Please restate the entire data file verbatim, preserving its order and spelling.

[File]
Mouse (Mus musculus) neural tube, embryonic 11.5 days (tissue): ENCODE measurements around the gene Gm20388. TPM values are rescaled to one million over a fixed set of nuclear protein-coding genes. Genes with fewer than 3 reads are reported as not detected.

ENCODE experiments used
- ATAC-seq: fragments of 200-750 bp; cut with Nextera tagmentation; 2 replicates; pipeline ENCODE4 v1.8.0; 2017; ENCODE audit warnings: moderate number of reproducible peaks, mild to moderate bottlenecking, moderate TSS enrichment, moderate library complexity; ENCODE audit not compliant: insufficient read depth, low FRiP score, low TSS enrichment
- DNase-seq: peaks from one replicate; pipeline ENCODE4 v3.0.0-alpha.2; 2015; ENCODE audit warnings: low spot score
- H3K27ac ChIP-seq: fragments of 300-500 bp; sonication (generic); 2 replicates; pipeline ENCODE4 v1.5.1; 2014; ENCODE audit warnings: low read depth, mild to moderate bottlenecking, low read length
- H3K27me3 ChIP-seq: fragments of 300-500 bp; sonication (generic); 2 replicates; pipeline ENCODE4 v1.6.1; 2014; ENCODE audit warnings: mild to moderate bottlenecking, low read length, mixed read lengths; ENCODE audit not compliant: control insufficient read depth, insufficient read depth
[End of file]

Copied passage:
Mouse (Mus musculus) neural tube, embryonic 11.5 days (tissue): ENCODE measurements around the gene Gm20388. TPM values are rescaled to one million over a fixed set of nuclear protein-coding genes. Genes with fewer than 3 reads are reported as not detected.

ENCODE experiments used
- ATAC-seq: fragments of 200-750 bp; cut with Nextera tagmentation; 2 replicates; pipeline ENCODE4 v1.8.0; 2017; ENCODE audit warnings: moderate number of reproducible peaks, mild to moderate bottlenecking, moderate TSS enrichment, moderate library complexity; ENCODE audit not compliant: insufficient read depth, low FRiP score, low TSS enrichment
- DNase-seq: peaks from one replicate; pipeline ENCODE4 v3.0.0-alpha.2; 2015; ENCODE audit warnings: low spot score
- H3K27ac ChIP-seq: fragments of 300-500 bp; sonication (generic); 2 replicates; pipeline ENCODE4 v1.5.1; 2014; ENCODE audit warnings: low read depth, mild to moderate bottlenecking, low read length
- H3K27me3 ChIP-seq: fragments of 300-500 bp; sonication (generic); 2 replicates; pipeline ENCODE4 v1.6.1; 2014; ENCODE audit warnings: mild to moderate bottlenecking, low read length, mixed read lengths; ENCODE audit not compliant: control insufficient read depth, insufficient read depth